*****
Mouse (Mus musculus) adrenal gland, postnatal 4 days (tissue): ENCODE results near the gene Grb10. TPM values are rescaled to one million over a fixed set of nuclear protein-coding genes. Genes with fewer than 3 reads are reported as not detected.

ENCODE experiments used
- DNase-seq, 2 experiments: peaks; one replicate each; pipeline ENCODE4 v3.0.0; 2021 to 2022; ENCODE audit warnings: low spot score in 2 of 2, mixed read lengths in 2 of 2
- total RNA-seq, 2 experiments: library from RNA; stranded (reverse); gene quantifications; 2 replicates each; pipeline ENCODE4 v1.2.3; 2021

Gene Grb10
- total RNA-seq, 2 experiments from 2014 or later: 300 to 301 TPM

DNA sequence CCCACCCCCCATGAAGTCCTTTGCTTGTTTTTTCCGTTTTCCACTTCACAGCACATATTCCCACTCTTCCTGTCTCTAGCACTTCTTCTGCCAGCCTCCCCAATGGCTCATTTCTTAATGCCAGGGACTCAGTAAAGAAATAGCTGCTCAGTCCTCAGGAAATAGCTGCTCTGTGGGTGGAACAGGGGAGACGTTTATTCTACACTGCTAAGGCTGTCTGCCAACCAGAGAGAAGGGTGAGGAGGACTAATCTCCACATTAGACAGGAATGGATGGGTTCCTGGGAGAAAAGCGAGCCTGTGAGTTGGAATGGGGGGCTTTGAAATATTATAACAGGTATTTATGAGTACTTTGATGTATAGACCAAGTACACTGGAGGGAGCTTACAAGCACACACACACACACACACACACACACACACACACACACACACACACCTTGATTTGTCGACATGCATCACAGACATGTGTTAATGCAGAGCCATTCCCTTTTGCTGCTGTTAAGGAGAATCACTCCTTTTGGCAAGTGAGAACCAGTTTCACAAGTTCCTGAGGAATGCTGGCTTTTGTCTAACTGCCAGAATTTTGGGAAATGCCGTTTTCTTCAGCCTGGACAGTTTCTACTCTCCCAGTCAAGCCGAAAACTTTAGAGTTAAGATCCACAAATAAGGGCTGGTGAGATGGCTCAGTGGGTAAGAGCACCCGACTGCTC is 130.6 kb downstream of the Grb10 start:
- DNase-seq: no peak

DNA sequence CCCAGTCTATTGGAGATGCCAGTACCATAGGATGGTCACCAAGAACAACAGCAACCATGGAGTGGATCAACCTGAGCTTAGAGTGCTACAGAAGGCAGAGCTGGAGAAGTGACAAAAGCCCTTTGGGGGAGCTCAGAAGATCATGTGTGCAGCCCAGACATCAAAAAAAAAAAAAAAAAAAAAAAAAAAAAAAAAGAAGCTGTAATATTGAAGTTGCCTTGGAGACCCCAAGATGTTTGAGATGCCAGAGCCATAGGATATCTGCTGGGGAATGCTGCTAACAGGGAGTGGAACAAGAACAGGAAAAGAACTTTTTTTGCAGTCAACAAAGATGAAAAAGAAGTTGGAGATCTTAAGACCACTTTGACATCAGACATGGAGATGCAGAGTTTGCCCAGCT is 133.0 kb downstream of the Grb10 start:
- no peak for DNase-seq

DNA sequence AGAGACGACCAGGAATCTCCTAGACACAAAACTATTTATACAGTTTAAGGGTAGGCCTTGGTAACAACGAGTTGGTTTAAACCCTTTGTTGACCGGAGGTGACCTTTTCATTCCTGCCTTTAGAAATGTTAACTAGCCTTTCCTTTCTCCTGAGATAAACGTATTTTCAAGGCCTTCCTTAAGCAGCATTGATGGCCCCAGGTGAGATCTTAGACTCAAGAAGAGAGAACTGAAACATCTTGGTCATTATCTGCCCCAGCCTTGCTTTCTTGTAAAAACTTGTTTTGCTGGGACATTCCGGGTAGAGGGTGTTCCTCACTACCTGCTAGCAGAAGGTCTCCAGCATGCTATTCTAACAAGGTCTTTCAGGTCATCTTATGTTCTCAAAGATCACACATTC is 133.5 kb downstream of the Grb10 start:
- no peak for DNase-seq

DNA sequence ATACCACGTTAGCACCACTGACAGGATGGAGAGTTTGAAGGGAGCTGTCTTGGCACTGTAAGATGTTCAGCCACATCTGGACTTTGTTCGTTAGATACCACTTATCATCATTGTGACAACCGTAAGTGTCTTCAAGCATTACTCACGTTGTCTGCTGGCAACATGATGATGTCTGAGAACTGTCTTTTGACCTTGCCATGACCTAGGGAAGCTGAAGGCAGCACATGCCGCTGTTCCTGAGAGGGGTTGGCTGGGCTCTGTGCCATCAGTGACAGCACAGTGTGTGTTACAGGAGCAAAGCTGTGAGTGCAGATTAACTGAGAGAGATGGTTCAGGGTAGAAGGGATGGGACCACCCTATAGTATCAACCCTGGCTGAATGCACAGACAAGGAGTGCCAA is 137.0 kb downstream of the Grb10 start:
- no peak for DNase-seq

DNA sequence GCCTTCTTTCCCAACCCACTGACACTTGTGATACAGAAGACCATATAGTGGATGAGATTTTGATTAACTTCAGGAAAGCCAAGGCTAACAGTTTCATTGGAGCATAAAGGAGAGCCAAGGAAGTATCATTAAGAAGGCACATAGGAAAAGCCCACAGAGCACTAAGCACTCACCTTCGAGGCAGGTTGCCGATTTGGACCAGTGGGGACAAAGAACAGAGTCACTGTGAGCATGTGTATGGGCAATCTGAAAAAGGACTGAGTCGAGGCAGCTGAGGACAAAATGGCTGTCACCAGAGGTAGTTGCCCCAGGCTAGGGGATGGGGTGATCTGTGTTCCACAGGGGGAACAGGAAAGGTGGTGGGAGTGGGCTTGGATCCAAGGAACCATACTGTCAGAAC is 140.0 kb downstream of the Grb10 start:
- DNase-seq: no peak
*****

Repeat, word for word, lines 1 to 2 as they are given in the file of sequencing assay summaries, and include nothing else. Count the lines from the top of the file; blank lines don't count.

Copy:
Mouse (Mus musculus) adrenal gland, postnatal 4 days (tissue): ENCODE results near the gene Grb10. TPM values are rescaled to one million over a fixed set of nuclear protein-coding genes. Genes with fewer than 3 reads are reported as not detected.

ENCODE experiments used